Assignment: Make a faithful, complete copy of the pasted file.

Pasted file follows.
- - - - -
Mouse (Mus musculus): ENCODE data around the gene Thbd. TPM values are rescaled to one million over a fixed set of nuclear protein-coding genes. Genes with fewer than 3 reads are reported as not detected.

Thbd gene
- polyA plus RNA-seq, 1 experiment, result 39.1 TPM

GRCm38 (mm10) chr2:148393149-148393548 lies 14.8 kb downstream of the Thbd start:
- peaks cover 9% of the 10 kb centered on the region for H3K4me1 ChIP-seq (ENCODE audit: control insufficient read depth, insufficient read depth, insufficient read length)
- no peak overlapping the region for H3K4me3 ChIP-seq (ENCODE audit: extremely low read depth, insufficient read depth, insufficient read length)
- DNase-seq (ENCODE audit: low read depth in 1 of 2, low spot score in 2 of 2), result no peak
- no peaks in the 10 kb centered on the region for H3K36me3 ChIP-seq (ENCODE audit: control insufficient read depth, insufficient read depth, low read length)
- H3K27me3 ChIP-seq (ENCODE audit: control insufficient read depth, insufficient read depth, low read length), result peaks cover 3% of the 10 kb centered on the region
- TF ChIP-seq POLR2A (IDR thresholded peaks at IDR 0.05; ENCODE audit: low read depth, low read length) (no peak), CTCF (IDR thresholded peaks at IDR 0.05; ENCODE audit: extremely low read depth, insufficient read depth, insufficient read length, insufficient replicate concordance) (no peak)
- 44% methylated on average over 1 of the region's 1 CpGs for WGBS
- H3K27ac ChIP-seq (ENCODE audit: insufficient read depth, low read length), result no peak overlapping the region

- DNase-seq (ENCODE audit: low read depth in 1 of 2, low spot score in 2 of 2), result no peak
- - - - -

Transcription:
Mouse (Mus musculus): ENCODE data around the gene Thbd. TPM values are rescaled to one million over a fixed set of nuclear protein-coding genes. Genes with fewer than 3 reads are reported as not detected.

Thbd gene
- polyA plus RNA-seq, 1 experiment, result 39.1 TPM

GRCm38 (mm10) chr2:148393149-148393548 lies 14.8 kb downstream of the Thbd start:
- peaks cover 9% of the 10 kb centered on the region for H3K4me1 ChIP-seq (ENCODE audit: control insufficient read depth, insufficient read depth, insufficient read length)
- no peak overlapping the region for H3K4me3 ChIP-seq (ENCODE audit: extremely low read depth, insufficient read depth, insufficient read length)
- DNase-seq (ENCODE audit: low read depth in 1 of 2, low spot score in 2 of 2), result no peak
- no peaks in the 10 kb centered on the region for H3K36me3 ChIP-seq (ENCODE audit: control insufficient read depth, insufficient read depth, low read length)
- H3K27me3 ChIP-seq (ENCODE audit: control insufficient read depth, insufficient read depth, low read length), result peaks cover 3% of the 10 kb centered on the region
- TF ChIP-seq POLR2A (IDR thresholded peaks at IDR 0.05; ENCODE audit: low read depth, low read length) (no peak), CTCF (IDR thresholded peaks at IDR 0.05; ENCODE audit: extremely low read depth, insufficient read depth, insufficient read length, insufficient replicate concordance) (no peak)
- 44% methylated on average over 1 of the region's 1 CpGs for WGBS
- H3K27ac ChIP-seq (ENCODE audit: insufficient read depth, low read length), result no peak overlapping the region

- DNase-seq (ENCODE audit: low read depth in 1 of 2, low spot score in 2 of 2), result no peak